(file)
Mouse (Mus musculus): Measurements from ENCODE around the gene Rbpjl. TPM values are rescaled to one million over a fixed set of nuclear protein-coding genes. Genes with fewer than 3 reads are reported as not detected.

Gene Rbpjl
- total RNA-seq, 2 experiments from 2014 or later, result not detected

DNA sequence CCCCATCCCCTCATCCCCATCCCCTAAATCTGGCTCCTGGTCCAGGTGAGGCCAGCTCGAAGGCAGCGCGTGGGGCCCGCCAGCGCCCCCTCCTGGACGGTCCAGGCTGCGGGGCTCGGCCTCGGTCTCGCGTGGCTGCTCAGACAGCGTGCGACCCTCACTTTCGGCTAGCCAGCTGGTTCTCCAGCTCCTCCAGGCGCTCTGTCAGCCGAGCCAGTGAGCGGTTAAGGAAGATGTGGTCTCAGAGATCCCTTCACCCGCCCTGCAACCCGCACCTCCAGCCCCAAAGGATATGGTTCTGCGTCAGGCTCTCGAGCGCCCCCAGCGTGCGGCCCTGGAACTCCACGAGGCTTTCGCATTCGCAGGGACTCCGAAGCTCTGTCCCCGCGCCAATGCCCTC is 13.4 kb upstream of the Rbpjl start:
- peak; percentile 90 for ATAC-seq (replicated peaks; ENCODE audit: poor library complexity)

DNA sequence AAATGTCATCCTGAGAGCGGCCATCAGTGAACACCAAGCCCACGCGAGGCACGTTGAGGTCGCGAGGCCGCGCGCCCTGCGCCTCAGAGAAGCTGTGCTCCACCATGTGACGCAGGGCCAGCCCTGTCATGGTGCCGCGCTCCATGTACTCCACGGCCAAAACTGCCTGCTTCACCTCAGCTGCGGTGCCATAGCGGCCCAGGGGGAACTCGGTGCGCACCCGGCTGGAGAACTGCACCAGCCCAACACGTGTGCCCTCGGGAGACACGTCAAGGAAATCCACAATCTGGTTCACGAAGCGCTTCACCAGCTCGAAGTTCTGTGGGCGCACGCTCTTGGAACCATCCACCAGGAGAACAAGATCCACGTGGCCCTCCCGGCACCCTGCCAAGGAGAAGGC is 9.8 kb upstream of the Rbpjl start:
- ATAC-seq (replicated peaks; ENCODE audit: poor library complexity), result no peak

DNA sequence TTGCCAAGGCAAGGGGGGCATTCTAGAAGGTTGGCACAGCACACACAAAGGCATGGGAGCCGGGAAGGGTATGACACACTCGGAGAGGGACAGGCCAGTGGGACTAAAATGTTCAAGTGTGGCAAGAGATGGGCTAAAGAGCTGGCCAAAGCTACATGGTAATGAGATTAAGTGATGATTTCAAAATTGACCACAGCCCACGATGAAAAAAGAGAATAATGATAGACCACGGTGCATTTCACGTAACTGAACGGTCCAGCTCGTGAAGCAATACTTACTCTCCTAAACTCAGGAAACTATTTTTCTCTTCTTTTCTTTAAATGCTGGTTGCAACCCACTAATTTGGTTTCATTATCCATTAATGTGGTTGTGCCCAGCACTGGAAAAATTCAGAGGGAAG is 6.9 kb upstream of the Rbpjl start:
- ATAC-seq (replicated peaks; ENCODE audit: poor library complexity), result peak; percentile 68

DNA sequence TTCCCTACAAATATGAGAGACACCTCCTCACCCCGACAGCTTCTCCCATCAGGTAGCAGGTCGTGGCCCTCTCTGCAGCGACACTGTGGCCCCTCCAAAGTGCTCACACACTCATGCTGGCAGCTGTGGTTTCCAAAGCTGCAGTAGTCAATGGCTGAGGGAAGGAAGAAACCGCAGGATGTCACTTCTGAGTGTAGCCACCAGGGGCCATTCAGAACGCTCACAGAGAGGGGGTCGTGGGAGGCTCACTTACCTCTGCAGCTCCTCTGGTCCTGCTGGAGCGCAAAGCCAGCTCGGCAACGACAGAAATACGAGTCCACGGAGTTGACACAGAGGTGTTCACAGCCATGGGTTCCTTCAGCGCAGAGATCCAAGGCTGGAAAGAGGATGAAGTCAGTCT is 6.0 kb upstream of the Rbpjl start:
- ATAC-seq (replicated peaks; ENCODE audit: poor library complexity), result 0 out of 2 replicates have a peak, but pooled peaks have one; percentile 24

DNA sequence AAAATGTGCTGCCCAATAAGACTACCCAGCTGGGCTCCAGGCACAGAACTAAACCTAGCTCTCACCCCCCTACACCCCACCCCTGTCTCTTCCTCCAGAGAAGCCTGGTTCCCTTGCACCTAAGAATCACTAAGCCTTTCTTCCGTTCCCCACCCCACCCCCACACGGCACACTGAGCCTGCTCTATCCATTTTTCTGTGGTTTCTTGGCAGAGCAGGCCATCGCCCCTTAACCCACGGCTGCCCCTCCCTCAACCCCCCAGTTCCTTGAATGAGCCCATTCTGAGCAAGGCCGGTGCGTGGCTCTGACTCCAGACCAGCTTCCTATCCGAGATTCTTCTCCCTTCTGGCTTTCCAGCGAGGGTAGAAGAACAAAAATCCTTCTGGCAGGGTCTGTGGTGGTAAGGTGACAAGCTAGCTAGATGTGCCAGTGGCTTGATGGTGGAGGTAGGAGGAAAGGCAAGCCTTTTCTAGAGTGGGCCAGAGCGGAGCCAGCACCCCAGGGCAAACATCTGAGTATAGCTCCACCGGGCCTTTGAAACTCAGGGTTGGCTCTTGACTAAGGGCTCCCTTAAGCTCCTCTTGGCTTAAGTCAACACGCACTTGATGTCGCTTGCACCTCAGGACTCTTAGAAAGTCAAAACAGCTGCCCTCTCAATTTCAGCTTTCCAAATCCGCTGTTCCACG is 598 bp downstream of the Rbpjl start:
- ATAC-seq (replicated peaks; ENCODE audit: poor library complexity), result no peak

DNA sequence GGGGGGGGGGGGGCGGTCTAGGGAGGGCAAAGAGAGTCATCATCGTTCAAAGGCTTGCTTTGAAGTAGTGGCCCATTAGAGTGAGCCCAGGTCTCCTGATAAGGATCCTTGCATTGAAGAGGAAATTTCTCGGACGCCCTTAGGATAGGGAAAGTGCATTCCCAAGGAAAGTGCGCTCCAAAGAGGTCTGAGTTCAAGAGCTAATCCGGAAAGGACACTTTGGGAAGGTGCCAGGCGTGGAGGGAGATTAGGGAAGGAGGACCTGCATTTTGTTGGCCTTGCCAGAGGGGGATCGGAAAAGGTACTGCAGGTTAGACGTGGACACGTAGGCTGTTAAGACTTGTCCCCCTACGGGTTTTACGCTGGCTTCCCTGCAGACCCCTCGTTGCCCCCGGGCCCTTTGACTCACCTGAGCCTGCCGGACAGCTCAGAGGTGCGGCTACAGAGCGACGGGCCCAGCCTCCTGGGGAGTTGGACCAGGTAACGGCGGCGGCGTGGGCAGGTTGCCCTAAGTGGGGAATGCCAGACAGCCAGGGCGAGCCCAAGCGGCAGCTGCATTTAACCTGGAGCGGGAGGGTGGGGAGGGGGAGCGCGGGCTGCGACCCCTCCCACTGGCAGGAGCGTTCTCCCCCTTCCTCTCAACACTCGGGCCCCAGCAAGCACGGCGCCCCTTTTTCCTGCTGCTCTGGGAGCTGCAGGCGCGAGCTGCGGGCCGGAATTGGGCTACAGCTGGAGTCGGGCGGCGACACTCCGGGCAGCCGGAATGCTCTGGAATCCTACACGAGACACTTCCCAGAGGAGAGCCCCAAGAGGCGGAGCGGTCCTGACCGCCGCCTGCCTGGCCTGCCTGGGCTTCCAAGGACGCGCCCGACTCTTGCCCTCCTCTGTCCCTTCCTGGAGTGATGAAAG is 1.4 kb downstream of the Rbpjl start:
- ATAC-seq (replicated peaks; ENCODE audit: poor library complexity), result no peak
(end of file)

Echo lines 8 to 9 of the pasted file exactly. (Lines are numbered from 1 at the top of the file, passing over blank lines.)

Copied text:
DNA sequence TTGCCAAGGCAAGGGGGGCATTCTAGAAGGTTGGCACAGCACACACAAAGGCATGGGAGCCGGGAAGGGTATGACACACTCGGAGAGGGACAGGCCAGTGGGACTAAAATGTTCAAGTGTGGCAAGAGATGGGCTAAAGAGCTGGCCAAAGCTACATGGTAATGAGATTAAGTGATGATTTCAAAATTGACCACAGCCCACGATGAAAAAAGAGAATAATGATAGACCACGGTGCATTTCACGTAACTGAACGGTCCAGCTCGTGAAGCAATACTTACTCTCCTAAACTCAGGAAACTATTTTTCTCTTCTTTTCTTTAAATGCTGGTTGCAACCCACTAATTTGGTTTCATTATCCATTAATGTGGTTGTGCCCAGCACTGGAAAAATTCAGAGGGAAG is 6.9 kb upstream of the Rbpjl start:
- ATAC-seq (replicated peaks; ENCODE audit: poor library complexity), result peak; percentile 68